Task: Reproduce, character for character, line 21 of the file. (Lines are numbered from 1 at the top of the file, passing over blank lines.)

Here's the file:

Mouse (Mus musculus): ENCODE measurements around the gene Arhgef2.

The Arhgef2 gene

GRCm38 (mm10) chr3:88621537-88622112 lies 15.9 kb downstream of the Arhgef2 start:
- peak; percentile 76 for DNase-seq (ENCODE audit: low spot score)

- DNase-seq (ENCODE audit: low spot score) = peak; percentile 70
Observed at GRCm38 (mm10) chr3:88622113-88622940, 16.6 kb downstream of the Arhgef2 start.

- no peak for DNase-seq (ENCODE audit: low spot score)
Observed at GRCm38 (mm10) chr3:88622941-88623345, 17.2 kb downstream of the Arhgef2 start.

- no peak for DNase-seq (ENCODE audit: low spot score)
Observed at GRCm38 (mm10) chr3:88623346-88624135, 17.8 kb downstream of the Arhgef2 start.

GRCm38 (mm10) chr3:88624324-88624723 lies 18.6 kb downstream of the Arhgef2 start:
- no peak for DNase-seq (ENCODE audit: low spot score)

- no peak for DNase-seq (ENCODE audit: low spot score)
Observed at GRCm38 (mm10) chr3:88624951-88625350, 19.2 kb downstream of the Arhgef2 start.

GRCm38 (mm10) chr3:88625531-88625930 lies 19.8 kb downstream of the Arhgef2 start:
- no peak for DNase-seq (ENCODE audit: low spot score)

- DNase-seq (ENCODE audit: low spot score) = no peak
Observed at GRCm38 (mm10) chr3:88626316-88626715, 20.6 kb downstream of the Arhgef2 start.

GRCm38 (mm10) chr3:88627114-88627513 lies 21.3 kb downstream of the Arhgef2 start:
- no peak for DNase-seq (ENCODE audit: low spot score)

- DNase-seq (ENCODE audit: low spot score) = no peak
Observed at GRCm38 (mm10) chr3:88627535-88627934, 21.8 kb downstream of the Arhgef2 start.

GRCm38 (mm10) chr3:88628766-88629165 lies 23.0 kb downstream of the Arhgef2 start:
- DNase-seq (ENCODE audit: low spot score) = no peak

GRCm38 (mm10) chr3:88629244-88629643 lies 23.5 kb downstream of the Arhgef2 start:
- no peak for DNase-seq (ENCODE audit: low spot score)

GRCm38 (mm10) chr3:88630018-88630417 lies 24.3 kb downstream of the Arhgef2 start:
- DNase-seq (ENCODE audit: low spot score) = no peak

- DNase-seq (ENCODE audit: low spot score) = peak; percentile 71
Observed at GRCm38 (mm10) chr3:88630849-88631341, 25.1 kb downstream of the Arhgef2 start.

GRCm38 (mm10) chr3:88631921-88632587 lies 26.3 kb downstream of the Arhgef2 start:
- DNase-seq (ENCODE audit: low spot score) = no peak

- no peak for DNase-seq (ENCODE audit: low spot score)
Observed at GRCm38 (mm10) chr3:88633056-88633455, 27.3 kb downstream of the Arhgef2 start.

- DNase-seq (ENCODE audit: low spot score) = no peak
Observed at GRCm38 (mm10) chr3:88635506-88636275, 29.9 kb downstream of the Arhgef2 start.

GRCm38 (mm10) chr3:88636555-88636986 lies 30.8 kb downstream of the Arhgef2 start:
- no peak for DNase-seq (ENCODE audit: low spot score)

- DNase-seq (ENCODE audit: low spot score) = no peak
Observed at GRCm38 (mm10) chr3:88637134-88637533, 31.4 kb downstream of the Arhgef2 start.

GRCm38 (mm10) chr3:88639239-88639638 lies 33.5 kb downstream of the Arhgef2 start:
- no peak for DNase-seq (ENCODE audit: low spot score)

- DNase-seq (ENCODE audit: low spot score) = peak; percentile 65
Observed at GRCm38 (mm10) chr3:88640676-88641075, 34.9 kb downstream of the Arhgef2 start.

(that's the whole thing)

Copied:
- DNase-seq (ENCODE audit: low spot score) = no peak